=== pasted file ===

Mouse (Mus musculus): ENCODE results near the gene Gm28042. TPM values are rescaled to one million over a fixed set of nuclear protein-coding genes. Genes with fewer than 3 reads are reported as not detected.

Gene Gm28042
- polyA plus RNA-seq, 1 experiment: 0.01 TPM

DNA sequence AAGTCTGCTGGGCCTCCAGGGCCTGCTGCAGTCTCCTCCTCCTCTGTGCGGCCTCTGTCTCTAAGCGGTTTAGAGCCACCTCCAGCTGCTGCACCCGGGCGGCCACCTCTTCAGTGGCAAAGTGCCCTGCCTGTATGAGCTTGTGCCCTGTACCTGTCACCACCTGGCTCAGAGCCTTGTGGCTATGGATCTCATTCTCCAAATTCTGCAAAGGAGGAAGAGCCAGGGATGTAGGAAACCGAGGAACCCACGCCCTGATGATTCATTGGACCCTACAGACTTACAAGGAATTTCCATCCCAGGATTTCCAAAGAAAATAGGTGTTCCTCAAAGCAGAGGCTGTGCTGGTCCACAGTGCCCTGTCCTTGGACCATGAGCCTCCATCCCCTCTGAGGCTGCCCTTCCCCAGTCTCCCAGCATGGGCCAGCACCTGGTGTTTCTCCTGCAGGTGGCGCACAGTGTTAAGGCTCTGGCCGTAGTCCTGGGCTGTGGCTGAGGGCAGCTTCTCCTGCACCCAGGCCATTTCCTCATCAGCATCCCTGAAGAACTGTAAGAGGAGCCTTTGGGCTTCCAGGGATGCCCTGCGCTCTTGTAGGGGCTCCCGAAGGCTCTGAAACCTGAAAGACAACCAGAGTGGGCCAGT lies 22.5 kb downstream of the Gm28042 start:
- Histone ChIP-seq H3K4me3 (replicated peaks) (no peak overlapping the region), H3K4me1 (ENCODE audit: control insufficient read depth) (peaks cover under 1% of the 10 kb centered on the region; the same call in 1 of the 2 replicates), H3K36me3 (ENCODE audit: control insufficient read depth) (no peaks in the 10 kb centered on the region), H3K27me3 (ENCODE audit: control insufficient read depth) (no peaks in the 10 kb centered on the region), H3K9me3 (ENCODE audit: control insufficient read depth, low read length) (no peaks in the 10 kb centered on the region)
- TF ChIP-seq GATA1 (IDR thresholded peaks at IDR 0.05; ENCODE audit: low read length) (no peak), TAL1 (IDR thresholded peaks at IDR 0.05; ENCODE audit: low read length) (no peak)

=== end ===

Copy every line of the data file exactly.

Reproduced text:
Mouse (Mus musculus): ENCODE results near the gene Gm28042. TPM values are rescaled to one million over a fixed set of nuclear protein-coding genes. Genes with fewer than 3 reads are reported as not detected.

Gene Gm28042
- polyA plus RNA-seq, 1 experiment: 0.01 TPM

DNA sequence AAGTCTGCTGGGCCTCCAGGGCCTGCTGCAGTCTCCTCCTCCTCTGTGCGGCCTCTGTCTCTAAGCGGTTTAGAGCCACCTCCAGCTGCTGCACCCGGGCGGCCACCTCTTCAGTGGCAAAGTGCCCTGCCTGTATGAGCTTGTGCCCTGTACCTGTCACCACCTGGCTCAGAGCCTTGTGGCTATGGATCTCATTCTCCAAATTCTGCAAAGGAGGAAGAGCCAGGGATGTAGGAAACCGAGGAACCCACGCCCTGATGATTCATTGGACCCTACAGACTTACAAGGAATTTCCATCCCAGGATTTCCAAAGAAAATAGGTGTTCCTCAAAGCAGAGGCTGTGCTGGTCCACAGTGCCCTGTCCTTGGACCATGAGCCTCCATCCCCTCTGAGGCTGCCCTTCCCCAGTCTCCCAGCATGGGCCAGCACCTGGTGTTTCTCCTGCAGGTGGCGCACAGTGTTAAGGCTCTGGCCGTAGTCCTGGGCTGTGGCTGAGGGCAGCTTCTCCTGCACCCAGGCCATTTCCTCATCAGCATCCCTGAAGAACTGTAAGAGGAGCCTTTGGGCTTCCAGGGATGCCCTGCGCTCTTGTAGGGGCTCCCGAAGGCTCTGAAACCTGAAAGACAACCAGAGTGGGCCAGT lies 22.5 kb downstream of the Gm28042 start:
- Histone ChIP-seq H3K4me3 (replicated peaks) (no peak overlapping the region), H3K4me1 (ENCODE audit: control insufficient read depth) (peaks cover under 1% of the 10 kb centered on the region; the same call in 1 of the 2 replicates), H3K36me3 (ENCODE audit: control insufficient read depth) (no peaks in the 10 kb centered on the region), H3K27me3 (ENCODE audit: control insufficient read depth) (no peaks in the 10 kb centered on the region), H3K9me3 (ENCODE audit: control insufficient read depth, low read length) (no peaks in the 10 kb centered on the region)
- TF ChIP-seq GATA1 (IDR thresholded peaks at IDR 0.05; ENCODE audit: low read length) (no peak), TAL1 (IDR thresholded peaks at IDR 0.05; ENCODE audit: low read length) (no peak)